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Discussion Starter #1
Howdy,

when I got my Rangie (6 months ago) it had already been converted to coils. The previous owner used the Atlantic British Standard coil kit. The ride was awful, it bottomed frecuently, and height wise it looked lower than Standard height (even though AB claims they preserve EAS standard height).

Anyway, since at the time I didn't know better, I decided to replace the standard AB coils with the AB Heavy Duty set + Bilstein shocks all around. Before I get reprimended, let me tell you that the 4 air springs where missing, as well as the height sensors. EAS electronics/compressor are still there though.

Back to the subject... I picked up the Rangie and it was like night and day. Yes, now it had a 2" lift (courtesy of the HD springs) and it felt tighter (courtesy of the Bilstein shocks).
We used the truck for a little while without major incidents, until a month ago, we got introduced to one of LR's oldest rtaditions: a blown head gasket !

To cut the story short, got heads done, replaced leaking exhaust manifold, got a valve job and now the motor sings ! So now that the engine was out of the picture I started focusing on improving the ride comfort.

After an easter weekend trip thru a very bumpy road (pot holes everywhere) I noticed the following:

- too much play and vibration on the steering wheel after hitting pot holes. When cruising on the highway at 120kph (75 mph) I had to make constant tiny corrections to the steering. My arms got tired after a while.... it was no fun at all.

- squeaks and vibrations everywhere. Probably due to the stiffer suspension

- body roll, even when going on a straight line. Could it be the 2" lift ? I know now the center of gravity is higher...


I first focused on the steering bit.

Usual suspects: steering box needs adjustment, steering stabilizer (i doubt it, since it was replaced with a genuine LR part 13 months ago), bushings (maybe... gotta have a look), ball joints (doubt it, since they where replaced with genuine LR parts 24 months ago), tires (40,000 km Michelins, with probably another year left on them)

So I crawled under the truck and to my amazement I found out the bilsteins where wrongly mounted. I had one rear shock (2215) installed on the front right, and one front shock (2214) installed on the rear left !!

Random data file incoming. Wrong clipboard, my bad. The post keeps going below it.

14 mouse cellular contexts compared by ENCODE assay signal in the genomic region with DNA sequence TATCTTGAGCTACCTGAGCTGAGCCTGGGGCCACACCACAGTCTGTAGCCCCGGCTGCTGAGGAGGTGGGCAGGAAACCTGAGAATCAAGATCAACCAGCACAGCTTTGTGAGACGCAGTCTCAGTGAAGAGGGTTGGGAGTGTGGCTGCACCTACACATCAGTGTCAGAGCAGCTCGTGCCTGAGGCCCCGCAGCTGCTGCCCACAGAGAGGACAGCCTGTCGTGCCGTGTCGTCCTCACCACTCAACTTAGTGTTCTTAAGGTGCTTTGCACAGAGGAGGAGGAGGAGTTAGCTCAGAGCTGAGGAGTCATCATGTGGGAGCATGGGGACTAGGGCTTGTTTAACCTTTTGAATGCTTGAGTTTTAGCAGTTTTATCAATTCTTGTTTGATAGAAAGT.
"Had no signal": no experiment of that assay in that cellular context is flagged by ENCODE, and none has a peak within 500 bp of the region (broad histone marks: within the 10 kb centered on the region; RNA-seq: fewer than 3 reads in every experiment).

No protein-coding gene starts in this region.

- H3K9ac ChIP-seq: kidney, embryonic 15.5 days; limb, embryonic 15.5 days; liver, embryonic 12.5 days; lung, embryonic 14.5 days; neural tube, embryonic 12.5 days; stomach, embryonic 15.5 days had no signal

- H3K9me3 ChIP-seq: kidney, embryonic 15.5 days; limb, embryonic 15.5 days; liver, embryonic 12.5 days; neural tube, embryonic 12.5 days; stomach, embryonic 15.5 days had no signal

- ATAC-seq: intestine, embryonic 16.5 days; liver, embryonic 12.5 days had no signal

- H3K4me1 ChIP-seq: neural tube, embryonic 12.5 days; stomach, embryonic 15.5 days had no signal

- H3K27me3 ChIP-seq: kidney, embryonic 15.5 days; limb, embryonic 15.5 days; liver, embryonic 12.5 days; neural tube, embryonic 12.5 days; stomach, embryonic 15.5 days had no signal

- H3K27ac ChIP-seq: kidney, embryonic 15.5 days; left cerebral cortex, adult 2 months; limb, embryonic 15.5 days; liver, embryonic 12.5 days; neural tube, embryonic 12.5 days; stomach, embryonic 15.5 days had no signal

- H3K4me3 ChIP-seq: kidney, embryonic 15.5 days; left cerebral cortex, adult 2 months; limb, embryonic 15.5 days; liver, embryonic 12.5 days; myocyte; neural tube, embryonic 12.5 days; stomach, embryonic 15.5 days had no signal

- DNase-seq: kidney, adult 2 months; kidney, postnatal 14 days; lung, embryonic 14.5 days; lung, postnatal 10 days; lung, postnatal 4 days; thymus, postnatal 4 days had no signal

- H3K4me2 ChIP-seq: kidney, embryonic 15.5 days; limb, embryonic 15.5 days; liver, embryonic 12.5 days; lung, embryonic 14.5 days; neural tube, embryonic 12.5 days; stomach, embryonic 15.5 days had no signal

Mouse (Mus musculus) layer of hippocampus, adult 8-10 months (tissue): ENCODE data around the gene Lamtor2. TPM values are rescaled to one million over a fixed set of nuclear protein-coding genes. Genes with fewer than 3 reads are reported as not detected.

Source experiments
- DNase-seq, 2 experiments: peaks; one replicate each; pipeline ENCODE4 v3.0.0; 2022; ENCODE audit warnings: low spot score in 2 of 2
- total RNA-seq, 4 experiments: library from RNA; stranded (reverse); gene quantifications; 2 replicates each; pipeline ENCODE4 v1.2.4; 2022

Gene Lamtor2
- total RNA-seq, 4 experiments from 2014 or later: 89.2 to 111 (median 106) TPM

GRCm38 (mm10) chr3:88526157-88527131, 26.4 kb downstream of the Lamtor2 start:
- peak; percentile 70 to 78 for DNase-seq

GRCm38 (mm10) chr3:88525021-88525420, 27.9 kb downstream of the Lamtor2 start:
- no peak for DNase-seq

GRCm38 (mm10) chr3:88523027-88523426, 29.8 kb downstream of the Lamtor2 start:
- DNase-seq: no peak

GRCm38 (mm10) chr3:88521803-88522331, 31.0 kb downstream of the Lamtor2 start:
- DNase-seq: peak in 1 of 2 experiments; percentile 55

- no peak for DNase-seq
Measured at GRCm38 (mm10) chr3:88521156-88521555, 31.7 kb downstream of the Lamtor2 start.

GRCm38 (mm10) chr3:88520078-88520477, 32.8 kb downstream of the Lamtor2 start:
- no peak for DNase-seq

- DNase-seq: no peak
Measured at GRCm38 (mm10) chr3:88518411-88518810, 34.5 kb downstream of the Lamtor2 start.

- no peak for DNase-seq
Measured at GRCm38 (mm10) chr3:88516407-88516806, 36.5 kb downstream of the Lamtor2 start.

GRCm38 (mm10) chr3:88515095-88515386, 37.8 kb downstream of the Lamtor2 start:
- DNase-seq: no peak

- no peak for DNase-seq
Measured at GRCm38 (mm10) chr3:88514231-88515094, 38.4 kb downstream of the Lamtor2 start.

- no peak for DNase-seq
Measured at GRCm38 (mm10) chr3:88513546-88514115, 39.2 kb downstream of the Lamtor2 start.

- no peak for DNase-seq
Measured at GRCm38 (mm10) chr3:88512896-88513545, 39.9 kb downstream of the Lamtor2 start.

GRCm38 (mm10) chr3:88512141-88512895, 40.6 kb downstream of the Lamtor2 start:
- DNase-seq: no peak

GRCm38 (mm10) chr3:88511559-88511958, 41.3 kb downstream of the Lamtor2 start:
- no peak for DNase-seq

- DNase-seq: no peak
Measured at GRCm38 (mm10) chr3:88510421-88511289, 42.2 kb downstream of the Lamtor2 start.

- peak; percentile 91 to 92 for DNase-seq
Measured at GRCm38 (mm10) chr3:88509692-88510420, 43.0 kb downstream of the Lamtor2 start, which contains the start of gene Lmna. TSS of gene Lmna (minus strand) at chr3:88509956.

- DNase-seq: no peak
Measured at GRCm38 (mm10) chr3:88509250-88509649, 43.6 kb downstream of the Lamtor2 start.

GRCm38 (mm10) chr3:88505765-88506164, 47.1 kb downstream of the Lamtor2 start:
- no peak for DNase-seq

I just dropped the truck on my Indy to correct this, and have a look at the coil installation as well. I could verify that front coils where on its place (white stripe), so it's only a matter of checking that the rear progressive coils are mounted correctly (bigger gap between coils on the base).

I'll let you know what I find out, and hopefully what progress I make.

So if you had your shocks replaced by someone else, make sure they are in the correct place.

Oh, and I found out a big ass nail on one of my front tires... isn't life grand ?


N.
 

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Interesting stuff Nacho. You seem to have all kinds of crazy luck going on with your Rangie.

The heavy duty coils may not be the best choice, depending on what you do. If you tow or haul a good bit, then they'd be a good choice since they are designed to operate under load. They don't flex as well as medium duty springs when offroad, and if you often have no load, then your ride quality will suffer a good bit, a jarring ride most likely.

Having the body sitting up 2" higher is not going to help when it comes to body roll, correct. This is a symptom just about all (non OEM) lifted vehicle owners deal with. Some have reported success in minimizing roll by using poly swaybar bushings in the front instead of rubber.